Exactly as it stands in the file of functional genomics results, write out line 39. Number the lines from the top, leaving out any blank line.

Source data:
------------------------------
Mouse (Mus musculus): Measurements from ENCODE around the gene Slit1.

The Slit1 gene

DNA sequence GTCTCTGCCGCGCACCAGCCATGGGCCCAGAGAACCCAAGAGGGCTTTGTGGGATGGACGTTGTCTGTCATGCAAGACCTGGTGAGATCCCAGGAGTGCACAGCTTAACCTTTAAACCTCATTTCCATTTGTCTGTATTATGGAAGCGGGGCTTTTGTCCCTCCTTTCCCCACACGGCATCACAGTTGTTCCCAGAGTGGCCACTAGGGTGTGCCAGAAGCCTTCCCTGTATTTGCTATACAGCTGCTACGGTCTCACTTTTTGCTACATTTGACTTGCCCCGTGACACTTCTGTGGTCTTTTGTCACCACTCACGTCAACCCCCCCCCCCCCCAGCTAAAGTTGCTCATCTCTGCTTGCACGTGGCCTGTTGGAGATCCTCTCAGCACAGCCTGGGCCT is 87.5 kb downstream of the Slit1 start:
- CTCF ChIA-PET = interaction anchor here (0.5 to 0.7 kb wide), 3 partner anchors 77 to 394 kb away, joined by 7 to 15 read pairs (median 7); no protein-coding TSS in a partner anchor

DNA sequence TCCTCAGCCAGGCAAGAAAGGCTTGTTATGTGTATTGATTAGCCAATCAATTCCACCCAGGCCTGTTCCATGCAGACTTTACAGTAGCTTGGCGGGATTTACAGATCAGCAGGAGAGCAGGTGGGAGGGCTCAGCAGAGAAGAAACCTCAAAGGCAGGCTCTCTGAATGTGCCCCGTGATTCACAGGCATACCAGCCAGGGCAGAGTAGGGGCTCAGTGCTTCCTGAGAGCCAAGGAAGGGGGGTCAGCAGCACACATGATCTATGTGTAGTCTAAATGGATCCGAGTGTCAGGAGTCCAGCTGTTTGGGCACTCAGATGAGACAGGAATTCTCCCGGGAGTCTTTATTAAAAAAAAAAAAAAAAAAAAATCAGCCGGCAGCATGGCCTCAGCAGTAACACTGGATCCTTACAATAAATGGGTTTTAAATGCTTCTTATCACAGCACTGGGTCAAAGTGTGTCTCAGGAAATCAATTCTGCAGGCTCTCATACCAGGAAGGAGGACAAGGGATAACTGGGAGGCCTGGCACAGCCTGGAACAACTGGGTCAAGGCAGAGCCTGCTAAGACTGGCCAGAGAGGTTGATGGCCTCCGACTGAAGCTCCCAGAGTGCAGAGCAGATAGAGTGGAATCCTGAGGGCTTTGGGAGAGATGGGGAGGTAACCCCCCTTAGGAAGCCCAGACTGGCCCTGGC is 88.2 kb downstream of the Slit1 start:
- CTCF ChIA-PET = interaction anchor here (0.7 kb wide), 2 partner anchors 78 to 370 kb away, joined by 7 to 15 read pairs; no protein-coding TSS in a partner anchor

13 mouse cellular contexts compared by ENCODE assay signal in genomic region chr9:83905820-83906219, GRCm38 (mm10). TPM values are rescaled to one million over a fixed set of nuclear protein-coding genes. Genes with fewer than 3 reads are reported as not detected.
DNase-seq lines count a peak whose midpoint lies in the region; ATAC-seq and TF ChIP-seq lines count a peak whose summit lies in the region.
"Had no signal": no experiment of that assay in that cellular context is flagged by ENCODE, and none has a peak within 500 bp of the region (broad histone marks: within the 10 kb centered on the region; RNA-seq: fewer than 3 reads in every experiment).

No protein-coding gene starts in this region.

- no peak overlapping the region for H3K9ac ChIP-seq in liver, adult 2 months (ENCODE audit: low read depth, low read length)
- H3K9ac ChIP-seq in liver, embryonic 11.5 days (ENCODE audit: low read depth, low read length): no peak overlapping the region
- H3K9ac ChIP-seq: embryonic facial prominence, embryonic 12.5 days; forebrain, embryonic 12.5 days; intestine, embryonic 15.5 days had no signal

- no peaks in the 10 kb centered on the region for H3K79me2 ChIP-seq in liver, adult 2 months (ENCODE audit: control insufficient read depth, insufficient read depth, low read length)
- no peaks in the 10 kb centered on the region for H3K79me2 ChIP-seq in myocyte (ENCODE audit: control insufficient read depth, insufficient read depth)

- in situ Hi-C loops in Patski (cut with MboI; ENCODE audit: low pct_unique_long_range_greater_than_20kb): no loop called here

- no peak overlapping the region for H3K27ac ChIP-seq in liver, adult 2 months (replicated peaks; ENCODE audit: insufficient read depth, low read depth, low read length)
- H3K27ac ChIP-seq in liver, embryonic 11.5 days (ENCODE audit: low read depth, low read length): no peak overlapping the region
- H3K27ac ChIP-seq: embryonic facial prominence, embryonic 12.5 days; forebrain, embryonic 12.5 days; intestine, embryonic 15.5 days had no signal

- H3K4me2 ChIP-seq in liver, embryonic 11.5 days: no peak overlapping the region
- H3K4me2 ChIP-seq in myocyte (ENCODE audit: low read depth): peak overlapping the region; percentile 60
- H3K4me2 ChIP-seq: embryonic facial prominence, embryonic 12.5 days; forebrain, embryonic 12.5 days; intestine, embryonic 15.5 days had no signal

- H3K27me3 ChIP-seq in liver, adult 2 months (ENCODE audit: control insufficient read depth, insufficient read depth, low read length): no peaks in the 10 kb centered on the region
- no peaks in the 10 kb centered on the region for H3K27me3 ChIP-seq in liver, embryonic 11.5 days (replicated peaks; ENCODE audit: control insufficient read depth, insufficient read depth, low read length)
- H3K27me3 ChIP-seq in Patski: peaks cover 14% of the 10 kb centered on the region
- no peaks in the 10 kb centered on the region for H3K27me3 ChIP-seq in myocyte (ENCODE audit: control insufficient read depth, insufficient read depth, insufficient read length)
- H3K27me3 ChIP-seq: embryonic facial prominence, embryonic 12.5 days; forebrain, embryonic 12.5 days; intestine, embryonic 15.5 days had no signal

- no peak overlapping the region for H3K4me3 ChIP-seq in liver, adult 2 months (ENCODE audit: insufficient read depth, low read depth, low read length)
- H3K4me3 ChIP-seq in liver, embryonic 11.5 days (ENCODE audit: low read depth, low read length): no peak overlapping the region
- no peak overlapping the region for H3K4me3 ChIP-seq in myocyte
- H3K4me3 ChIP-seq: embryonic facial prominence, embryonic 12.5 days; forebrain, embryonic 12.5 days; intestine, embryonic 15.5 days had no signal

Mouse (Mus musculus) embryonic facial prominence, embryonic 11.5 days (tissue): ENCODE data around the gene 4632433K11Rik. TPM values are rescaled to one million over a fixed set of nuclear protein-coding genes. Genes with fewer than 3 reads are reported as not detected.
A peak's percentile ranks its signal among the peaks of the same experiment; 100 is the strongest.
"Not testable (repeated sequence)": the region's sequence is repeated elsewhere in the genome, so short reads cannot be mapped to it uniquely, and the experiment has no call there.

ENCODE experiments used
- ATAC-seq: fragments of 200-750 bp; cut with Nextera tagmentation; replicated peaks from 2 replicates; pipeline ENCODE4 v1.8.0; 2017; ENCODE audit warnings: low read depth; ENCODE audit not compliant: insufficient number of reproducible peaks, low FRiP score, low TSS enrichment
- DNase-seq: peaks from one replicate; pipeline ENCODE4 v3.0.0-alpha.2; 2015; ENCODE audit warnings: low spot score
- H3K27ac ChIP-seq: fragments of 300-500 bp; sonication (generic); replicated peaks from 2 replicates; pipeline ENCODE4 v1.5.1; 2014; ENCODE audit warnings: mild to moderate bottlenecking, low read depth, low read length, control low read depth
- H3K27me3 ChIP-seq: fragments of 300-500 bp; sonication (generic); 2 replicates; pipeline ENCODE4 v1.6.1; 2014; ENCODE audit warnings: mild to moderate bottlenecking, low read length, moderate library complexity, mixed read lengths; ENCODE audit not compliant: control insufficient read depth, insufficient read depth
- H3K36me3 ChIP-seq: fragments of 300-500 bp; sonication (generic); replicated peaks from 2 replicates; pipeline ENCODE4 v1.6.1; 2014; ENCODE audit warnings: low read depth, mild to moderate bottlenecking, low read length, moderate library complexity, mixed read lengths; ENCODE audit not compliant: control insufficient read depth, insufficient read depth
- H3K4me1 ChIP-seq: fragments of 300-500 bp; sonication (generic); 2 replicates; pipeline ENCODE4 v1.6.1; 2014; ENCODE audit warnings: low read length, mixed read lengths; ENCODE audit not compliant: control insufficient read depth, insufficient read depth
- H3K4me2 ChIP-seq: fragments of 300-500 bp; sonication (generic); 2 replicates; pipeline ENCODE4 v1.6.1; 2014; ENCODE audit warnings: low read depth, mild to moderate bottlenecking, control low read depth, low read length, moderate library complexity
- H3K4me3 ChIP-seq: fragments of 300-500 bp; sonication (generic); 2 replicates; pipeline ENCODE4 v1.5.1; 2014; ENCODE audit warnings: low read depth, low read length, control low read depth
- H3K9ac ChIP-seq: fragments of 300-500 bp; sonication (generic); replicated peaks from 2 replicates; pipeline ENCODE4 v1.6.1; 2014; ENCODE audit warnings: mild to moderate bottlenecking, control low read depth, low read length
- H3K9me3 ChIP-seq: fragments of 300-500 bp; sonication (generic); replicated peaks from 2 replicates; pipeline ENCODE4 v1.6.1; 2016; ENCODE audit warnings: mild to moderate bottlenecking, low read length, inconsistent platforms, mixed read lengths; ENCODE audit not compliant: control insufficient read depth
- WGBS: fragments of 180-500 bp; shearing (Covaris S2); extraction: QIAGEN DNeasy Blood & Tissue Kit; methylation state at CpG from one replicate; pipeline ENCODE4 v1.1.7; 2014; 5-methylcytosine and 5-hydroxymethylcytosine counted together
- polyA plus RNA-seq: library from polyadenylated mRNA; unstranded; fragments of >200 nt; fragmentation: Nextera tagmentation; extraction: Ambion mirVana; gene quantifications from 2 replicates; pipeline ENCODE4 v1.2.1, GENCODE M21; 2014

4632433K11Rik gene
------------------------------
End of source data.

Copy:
- H3K27me3 ChIP-seq: fragments of 300-500 bp; sonication (generic); 2 replicates; pipeline ENCODE4 v1.6.1; 2014; ENCODE audit warnings: mild to moderate bottlenecking, low read length, moderate library complexity, mixed read lengths; ENCODE audit not compliant: control insufficient read depth, insufficient read depth